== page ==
Thyroid disorders

The thyroid gland itself has an important role in regulating the body’s metabolism and directly impacts how many organ systems.  It helps us regulate our body temperature, maintain a healthy weight, promotes a healthy digestive system, ensures adequate health of our hair, skin texture and hydration just to name a few.  The most common thyroid disorder in Canada is Hashimoto’s disease, a form of auto-immune underactive thyroid function or “hypothyroidism”.  Fatigue, always feeling cold with cold hands and feet, weight gain, thinning, dull/dry hair, brittle nails and constipation are just a few of the most common presentation signs and symptoms.  Women who are perimenopausal or postmenopausal are commonly affected.

The opposite side to an underactive thyroid disease is a over active thyroid, known as “hyperthyroidism”.  Although less common than underactive thyroid disorders, the symptom of fatigue is still present despite the thyroid gland over producing its hormones to push metabolism into overdrive.  Weight loss, diarrhea, heart palpitations, greasy hair, increase in perspiration with activity and flushing even at rest are signs to look out for that can lead one to suspect their thyroid is functioning in overdrive.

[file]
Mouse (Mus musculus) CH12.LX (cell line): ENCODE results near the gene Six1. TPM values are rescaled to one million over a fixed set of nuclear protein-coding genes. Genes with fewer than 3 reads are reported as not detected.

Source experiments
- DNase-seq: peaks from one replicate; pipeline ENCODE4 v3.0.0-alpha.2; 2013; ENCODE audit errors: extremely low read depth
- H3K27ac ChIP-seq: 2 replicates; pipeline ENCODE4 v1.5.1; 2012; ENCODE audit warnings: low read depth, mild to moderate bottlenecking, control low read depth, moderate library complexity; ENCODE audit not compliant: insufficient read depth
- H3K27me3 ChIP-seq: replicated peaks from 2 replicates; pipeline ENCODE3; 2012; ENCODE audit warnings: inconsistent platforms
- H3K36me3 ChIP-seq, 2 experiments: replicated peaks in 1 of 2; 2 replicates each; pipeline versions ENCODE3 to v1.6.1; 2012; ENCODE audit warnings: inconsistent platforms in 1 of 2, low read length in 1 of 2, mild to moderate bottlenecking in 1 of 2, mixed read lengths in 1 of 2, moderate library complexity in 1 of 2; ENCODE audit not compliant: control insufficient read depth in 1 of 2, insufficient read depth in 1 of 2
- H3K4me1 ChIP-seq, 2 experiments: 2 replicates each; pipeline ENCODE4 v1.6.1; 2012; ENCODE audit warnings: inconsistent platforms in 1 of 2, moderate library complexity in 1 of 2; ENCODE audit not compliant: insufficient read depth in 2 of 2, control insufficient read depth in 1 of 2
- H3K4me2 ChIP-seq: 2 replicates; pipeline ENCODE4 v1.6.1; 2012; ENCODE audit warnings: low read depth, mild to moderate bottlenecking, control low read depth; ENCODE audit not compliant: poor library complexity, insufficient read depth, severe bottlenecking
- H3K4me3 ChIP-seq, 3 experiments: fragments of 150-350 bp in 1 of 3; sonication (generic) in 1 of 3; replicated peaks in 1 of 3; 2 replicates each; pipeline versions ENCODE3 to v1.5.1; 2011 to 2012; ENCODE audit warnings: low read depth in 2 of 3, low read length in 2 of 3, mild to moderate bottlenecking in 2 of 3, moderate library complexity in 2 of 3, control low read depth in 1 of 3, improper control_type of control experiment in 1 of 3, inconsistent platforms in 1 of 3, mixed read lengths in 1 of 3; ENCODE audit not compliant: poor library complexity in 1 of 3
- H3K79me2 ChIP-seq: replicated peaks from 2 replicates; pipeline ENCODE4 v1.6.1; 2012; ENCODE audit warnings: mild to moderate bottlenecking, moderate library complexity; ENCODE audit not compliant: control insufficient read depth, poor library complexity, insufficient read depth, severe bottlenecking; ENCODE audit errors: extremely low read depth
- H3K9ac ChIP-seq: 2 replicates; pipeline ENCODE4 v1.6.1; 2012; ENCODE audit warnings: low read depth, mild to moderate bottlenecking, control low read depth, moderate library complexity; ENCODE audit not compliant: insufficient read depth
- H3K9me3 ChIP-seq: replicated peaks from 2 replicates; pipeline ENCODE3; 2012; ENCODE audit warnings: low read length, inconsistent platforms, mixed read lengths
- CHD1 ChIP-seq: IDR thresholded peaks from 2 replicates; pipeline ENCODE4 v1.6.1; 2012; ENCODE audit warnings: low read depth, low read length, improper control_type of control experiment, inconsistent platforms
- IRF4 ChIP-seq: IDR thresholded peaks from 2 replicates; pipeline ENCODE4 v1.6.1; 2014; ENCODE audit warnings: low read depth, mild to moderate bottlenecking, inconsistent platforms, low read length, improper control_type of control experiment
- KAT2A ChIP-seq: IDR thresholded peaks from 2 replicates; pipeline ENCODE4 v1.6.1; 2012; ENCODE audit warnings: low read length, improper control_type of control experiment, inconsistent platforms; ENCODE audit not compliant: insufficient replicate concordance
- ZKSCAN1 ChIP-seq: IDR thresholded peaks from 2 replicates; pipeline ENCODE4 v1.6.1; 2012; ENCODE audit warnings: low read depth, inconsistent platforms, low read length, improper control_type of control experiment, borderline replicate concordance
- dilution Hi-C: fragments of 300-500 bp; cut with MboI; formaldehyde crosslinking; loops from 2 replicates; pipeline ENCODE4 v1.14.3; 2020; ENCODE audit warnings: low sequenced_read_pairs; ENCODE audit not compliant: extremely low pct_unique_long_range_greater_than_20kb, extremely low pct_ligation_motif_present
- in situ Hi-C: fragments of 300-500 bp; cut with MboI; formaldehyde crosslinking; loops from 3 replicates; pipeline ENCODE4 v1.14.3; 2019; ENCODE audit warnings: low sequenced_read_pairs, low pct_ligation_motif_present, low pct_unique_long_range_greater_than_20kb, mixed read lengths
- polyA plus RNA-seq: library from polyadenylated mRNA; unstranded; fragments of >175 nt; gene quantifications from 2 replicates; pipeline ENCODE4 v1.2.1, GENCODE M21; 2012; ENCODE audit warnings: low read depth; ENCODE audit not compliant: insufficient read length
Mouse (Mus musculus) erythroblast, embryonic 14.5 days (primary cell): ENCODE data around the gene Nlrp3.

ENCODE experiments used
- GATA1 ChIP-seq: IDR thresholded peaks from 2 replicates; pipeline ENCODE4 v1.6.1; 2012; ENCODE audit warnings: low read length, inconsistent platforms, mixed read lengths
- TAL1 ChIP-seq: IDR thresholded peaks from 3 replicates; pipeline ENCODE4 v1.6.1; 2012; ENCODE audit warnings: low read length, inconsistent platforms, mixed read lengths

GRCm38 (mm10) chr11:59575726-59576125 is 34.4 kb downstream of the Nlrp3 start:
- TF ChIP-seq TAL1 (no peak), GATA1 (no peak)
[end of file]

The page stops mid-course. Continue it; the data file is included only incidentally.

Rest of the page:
So, how do we know if our thyroid is “out of whack” as many of my patients suspect? The first is to note any increase in side or growth on the neck termed a goiter.  This can happen with both hypothyroidism and hyperthyroidism conditions, with tenderness of the throat or difficulty swallowing alerting to more severe cases.  The second way to determine the health of our thyroid is to look for fluctuations of specific thyroid hormones within the blood.  These include Thyroid Stimulating Hormone (TSH) produced by the pituitary gland within the brain, the prohormone Thyroxine (T4) and triiodothyronine (T3) which is the most biologically active and sensitive hormone of the three.  T4 and T3 are known as peripheral circulating thyroid hormones meaning these are the hormones that exert the metabolic effects we often associate with the thyroid gland, while TSH is a centrally acting hormone that acts directly on the gland itself to facilitate the production of T3 an T4.